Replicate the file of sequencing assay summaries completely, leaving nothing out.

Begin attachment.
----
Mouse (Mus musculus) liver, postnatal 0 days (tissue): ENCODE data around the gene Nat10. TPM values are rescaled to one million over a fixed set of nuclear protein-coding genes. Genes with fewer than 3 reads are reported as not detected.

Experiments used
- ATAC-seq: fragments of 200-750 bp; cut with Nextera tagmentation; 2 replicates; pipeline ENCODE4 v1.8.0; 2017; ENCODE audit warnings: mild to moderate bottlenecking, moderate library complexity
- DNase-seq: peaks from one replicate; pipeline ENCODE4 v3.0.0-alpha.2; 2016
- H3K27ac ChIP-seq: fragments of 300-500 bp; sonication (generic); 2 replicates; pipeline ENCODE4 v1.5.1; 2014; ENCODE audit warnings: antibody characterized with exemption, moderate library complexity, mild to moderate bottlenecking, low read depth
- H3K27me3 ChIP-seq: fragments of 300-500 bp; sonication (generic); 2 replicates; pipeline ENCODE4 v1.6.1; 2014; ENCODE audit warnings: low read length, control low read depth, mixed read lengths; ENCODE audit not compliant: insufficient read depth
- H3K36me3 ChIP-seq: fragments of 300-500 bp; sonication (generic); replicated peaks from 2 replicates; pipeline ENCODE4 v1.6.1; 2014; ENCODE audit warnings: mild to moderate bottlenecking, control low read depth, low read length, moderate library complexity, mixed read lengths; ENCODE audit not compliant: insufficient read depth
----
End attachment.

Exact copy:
Mouse (Mus musculus) liver, postnatal 0 days (tissue): ENCODE data around the gene Nat10. TPM values are rescaled to one million over a fixed set of nuclear protein-coding genes. Genes with fewer than 3 reads are reported as not detected.

Experiments used
- ATAC-seq: fragments of 200-750 bp; cut with Nextera tagmentation; 2 replicates; pipeline ENCODE4 v1.8.0; 2017; ENCODE audit warnings: mild to moderate bottlenecking, moderate library complexity
- DNase-seq: peaks from one replicate; pipeline ENCODE4 v3.0.0-alpha.2; 2016
- H3K27ac ChIP-seq: fragments of 300-500 bp; sonication (generic); 2 replicates; pipeline ENCODE4 v1.5.1; 2014; ENCODE audit warnings: antibody characterized with exemption, moderate library complexity, mild to moderate bottlenecking, low read depth
- H3K27me3 ChIP-seq: fragments of 300-500 bp; sonication (generic); 2 replicates; pipeline ENCODE4 v1.6.1; 2014; ENCODE audit warnings: low read length, control low read depth, mixed read lengths; ENCODE audit not compliant: insufficient read depth
- H3K36me3 ChIP-seq: fragments of 300-500 bp; sonication (generic); replicated peaks from 2 replicates; pipeline ENCODE4 v1.6.1; 2014; ENCODE audit warnings: mild to moderate bottlenecking, control low read depth, low read length, moderate library complexity, mixed read lengths; ENCODE audit not compliant: insufficient read depth